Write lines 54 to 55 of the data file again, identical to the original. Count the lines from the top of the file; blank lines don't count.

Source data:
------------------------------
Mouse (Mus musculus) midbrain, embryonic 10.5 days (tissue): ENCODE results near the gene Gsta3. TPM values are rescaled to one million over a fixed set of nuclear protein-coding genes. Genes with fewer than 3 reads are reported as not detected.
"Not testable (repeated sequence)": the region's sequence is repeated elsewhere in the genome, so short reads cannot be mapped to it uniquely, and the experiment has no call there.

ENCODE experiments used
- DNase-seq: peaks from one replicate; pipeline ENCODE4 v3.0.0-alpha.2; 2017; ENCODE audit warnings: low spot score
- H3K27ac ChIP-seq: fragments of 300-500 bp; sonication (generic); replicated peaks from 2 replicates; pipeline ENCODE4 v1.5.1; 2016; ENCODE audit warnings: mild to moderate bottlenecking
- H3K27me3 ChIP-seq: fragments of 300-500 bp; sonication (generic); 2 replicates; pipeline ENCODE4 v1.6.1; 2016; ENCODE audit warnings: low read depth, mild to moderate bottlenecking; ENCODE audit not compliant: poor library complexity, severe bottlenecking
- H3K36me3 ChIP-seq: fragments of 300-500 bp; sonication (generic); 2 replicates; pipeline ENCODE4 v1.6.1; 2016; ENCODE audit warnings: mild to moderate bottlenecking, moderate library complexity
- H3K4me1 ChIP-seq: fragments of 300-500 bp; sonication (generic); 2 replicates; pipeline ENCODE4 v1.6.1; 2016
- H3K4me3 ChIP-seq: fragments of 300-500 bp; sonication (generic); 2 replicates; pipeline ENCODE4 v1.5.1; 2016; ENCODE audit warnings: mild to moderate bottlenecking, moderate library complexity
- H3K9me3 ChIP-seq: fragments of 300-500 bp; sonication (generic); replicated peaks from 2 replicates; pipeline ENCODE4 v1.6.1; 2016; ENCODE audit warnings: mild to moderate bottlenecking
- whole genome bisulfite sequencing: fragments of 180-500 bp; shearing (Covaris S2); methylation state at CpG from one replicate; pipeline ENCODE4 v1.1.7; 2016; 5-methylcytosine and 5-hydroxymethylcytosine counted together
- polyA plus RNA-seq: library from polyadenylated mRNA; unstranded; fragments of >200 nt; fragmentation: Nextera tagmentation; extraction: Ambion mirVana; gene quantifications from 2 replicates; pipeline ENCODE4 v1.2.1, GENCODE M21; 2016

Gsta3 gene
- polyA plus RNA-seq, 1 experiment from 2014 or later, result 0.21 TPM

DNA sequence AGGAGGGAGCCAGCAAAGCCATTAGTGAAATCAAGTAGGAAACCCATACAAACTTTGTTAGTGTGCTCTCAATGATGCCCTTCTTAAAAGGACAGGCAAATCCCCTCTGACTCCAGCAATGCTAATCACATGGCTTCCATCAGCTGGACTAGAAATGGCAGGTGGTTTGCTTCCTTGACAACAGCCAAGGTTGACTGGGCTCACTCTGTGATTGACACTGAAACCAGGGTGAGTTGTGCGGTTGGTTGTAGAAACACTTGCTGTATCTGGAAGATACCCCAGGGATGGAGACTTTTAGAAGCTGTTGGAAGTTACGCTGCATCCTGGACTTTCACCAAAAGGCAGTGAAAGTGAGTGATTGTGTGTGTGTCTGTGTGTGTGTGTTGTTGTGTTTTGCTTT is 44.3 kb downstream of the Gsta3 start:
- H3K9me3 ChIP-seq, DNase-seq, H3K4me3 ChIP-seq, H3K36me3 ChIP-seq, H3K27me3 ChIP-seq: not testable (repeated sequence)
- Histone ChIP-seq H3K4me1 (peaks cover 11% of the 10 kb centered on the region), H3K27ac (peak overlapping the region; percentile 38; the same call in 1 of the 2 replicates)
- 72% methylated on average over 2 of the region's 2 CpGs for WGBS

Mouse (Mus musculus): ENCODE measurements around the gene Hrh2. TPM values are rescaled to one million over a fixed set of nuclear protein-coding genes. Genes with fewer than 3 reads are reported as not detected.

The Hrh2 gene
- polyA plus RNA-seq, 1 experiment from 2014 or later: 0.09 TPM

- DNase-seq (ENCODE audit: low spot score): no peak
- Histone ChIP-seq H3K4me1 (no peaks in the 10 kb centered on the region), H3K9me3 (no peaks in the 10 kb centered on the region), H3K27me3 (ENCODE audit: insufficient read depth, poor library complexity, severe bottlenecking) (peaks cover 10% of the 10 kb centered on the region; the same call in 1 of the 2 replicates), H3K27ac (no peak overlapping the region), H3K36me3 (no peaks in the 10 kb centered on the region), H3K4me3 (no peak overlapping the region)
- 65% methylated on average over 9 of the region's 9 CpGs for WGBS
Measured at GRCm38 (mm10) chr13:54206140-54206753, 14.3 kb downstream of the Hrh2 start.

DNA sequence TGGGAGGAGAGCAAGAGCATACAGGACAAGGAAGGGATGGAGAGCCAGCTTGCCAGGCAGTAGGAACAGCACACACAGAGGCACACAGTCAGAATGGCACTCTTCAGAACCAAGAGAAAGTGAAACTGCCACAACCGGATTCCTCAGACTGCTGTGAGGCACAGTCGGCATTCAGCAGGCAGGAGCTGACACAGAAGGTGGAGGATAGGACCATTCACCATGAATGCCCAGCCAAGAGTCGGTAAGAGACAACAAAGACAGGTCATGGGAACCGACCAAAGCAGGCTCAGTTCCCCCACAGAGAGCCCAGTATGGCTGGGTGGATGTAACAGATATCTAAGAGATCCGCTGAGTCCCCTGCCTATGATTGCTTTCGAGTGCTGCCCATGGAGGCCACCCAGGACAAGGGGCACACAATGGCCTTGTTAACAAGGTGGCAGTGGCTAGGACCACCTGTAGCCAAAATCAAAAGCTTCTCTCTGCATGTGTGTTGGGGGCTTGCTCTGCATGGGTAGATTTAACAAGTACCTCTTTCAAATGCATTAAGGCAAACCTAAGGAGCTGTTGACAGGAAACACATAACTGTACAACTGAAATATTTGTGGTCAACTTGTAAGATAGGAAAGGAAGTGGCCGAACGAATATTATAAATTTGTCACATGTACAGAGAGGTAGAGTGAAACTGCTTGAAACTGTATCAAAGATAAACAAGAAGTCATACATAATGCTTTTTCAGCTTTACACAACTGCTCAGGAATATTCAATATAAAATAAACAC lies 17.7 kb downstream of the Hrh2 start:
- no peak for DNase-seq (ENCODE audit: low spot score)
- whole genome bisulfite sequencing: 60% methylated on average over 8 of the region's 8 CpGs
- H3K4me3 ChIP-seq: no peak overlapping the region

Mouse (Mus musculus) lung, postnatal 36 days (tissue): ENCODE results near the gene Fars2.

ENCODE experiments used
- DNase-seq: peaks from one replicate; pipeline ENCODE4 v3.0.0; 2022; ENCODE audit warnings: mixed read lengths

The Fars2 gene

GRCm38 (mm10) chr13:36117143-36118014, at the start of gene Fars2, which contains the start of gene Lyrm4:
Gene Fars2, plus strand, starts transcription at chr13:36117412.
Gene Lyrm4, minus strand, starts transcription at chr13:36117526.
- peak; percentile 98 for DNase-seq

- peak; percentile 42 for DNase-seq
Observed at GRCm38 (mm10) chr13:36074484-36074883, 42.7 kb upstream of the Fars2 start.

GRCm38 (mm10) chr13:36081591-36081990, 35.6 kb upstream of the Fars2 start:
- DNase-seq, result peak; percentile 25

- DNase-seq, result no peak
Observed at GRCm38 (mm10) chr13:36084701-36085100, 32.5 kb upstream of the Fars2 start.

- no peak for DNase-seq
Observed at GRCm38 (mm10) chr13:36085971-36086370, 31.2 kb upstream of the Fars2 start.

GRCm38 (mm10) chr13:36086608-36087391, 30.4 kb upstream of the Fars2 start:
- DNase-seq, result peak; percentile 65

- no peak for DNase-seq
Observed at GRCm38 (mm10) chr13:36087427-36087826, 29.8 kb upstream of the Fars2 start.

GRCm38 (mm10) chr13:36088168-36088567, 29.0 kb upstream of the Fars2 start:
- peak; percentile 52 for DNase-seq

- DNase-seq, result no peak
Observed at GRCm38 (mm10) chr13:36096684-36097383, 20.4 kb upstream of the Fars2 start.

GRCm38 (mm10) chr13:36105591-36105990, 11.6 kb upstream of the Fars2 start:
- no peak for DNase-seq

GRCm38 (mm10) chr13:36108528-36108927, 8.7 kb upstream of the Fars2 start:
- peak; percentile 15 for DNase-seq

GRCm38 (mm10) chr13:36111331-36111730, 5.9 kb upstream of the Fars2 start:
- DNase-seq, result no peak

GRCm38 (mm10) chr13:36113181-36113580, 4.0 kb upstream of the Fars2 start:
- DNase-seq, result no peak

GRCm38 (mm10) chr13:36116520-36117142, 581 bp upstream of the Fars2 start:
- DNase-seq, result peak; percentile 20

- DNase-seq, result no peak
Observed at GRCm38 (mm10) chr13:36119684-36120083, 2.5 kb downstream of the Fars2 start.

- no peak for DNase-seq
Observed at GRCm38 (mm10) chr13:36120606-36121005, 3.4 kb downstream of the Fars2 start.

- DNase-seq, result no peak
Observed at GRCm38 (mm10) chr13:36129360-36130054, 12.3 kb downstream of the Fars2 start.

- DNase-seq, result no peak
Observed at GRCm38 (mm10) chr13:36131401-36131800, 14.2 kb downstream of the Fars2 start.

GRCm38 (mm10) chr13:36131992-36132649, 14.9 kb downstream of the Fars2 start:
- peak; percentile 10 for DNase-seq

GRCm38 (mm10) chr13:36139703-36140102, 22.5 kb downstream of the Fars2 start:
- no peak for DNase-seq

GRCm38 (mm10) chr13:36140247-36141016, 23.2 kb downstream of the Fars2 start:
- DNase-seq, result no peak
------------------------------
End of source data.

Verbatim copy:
GRCm38 (mm10) chr13:36105591-36105990, 11.6 kb upstream of the Fars2 start:
- no peak for DNase-seq